[39] as well as on the forward and backward transfer measures from [11]. Initially, a model is tested directly after the random initialization, before any sub-task is processed. Subsequently, the model is tested after each following sub-task (or even, e.g., after each mini-batch within a sub-task). Based on this, a matrix can be generated [11], whose rows represent a time of measurement (e.g., mini-batch iteration), and whose columns represent the classification accuracies per measurement unit (e.g., per class). This matrix has at least dimensions of . Where is the total number of tasks, if the evaluation is done after each sub-task and the initial evaluation is included. Let be the indices and .

The average accuracy () for sub-task , with is defined as:


represents the final accuracy which is the average accuracy over all sub-tasks after completion of training.
For sub-task , the forgetting measure (), the forward transfer measure () and the backward transfer measure () are defined as:


Defining the forgetting measure on the initial sub-task is meaningless, just like evaluating on the last sub-task and on the first sub-task.

i / j
TABLE III: Visualization of possible and in evaluation matrix , with as total number of sub-tasks.

Note that our versions of and are defined w.r.t. previously obtained values and not to the fixed initial accuracies () or to the sub-task accuracies () itself, as in [11]. Therefore, the number of sub-tasks for which has a meaning is decreasing over time, while the number of sub-tasks for which has a meaning is increasing. Hence, and have to be computed for each sub-task to precisely catch accuracy changes caused by new sub-tasks. As key figure, a weighted mean over all calculated and per experiment is computed.

Iii Experiments

A common property of replay-based approaches is that they use conventional DNN or convolutional neural network (CNN) architectures as

“back-ends”. The ability to continually learn in rehearsal approaches is mainly realized by controlling the samples that are fed into this back-end.

Iii-a Back-ends

All back-ends should be executable with justifiable resources and practicable run-times. Thus four different architectures are chosen to evaluate each approach. Two of them are simple DNNs, one with a single hidden layer of neurons and another with hidden layers and neurons per hidden layer. The others are CNN-based back-ends, represented by adapted versions of LeNet-5 [35] and VGG13 [40]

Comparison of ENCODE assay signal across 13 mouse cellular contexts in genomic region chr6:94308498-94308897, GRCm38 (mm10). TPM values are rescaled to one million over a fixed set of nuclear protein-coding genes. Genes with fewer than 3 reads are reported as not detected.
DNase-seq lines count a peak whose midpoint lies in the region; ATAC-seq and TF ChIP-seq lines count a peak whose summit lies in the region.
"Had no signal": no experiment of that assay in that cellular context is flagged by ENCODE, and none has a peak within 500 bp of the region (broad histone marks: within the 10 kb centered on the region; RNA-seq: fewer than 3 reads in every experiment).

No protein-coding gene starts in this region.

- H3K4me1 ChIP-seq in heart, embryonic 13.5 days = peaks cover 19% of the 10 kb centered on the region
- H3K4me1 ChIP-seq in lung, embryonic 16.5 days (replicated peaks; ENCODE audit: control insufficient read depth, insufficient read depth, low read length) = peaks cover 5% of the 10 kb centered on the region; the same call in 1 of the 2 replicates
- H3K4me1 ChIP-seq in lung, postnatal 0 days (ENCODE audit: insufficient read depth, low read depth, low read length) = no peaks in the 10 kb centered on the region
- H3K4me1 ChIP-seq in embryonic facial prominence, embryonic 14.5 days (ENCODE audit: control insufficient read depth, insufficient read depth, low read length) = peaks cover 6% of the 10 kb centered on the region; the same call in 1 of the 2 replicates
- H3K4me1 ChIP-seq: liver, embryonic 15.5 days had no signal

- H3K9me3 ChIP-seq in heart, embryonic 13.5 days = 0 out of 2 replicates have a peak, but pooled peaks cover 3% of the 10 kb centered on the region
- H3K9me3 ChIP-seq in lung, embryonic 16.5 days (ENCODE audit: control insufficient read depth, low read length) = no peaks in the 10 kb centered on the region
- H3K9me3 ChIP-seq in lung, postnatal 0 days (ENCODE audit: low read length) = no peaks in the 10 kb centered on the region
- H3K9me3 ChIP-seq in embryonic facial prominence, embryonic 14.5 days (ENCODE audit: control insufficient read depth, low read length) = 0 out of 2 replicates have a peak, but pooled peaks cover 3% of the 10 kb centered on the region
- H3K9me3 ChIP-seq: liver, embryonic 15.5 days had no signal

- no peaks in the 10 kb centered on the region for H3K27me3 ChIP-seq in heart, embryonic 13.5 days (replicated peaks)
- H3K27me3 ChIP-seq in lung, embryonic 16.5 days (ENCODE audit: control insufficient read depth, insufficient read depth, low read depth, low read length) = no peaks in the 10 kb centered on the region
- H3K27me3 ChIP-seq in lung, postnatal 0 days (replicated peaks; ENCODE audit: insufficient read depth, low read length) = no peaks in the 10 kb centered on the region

. For all approaches, we use stochastic gradient descent (SGD) with momentum as optimizer, cross-entropy as loss function and softmax as normalization function (binary cross-entropy and sigmoid for iCaRL according to


approaches hyper-parameter values
epochs 1, 3, 5
batch size 10, 50, 250
learning rate 1e-2, 1e-3, 1e-4
buffer size 50, 200, 500
TEM, GBSS, NSR+ iterations 1, 3, 5
GEM, GBSS memory strength 0.25, 0.5, 0.75
GBSS threshold -0.1, 0, +0.1
TABLE IV: List of evaluated hyper-parameters with their values.

Table IV presents the considered hyper-parameters of our investigation. Some of them are approach independent, others not. All missing approach specific hyper-parameters are used with their recommended values and ignored for the most part. Not included are also (hyper-)parameters regarding the protocols (seed, model, network, dataset and task), as well as default parameters (e.g. selection strategy).

Iii-B Baselines

As indicated in section II-E it is already challenging to measure the performance of replay approaches. Additionally, the obtained measurements should be compared with meaningful baselines. We use three different baselines for the evaluation presented in this section: Joint Training (JT), Raw-Task (RT) and Raw-Buffer (RB).